According to the legends, the Jews first came to England long before it was called England, as traders at the time of King Hu-Ram of Tsur (Hiram of Tyre), in the days when King Shelomoh (Solomon) built the Temple in Yeru-Shala'im. They came to this land, which they called Cassiterides, a word that meant "Land's End", and not because it was the tip of the continent but because, to them, it was the most distant point of the known universe. They came to purchase lead and calamine and zinc from the quarries of Somerset, and especially tin out of the mines of Cornwall, which the Phoenician sailing ships took first to Tarshish, or Tartessus, on the coast of Spain, and thence to all ports on the Mediterranean. The name "Britain" probably derives from the trade, from "Brit Anach", which means a "tin-covenant" in the Yehudit of the Bible - in simple terms, a trading contract.

As to the Cymru or Cumbrians, Gomer is a son of Yaphet (Japheth, but elsewhere Yiphtach), the Greek Iapetus who sacrificed his daughter. Ezekiel (38:6) counts Gomer in the army of Gog Magog (Gog son of Gog, or Gog MacGog in Scottish), and identifies Gomer as a land of the extreme north associated with the Scythians. His brothers include Yavan, which is the Yehudit name for Greece; Tuval, whom the Greeks called Tabali or Tibareni: Anatolian tribesmen described by Herodotus as neighbours of the iron-working Chalybes; and Meshech, who were probably the Moschi, a tribe inhabiting the mountainous region between Armenia and Colchis, usually linked with the Tibareni. The Scythians almost certainly gave their name to the Scots, arriving like most of the early Celtic settlers of Britain from the Danaan colony in Tarshish. So too do the most ancient colonisers of Eireland claim Pelasgian origins, a people known in the Celtic tongue as the Tuatha de Danau or Danann, the worshippers of Danaus and Danae.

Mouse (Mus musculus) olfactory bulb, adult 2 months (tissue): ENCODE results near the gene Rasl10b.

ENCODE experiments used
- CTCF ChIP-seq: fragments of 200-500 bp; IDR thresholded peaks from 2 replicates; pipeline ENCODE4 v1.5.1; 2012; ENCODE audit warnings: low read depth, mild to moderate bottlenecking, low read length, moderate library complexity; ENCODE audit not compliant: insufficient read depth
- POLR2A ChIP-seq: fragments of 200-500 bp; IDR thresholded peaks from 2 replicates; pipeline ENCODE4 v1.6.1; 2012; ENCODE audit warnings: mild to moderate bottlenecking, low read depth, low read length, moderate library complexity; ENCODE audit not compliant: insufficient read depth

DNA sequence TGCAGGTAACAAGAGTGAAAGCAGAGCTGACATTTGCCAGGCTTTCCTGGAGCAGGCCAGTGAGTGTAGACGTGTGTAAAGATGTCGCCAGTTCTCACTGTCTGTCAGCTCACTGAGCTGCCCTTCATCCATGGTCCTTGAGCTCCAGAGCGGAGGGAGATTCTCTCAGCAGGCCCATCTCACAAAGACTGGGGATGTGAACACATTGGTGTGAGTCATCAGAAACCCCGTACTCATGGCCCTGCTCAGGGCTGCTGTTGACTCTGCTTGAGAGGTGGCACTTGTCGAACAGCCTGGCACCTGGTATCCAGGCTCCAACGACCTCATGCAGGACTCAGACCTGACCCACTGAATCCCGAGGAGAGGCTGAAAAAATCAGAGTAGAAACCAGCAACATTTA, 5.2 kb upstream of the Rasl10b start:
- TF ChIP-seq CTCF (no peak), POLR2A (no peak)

Their religion, the ancient Celtic religion, revolves around myths and legends remarkably reminiscent of both Greek and Yisra-Eli legends. The tales of Cúchulainn (pronouned Ku-kullin) the sun-hero in particular - slayer of the Herculean serpent from whom in ancient times was hatched the Orphic egg - which were absorbed by Christianity into the legends of St Patrick and others, in order to replace the "heathen" with the "true faith": the process by which "gods" became "fairies" and "religious myths" "fairy tales". Cinderella and the Sleeping Beauty, originally, were tales of Demeter and Persephone, the waxing moon phase of the cycle of the triple-goddess – anathema to Christianity and so reduced to children's story. Absorbed, reduced, in the Irish case, into the tales of what are called the leprechauns – leipreachán or luchorpán - pigmies, sprites, half-bodied or small-bodied creatures capable of any sort of mischief; whereas originally they were gods and legendary heroes, the Av-Rahams and Ya'akov of their people, the followers of Cúchulainn's father Lugh Llaw, the leader of the Tuatha de Danann - that name itself probably derives from the Celtic "luch-chromain", meaning "little stooping Lugh", because Lugh himself was not a giant, though a hero for all that; and much later on became both King Lear and Ned Ludd!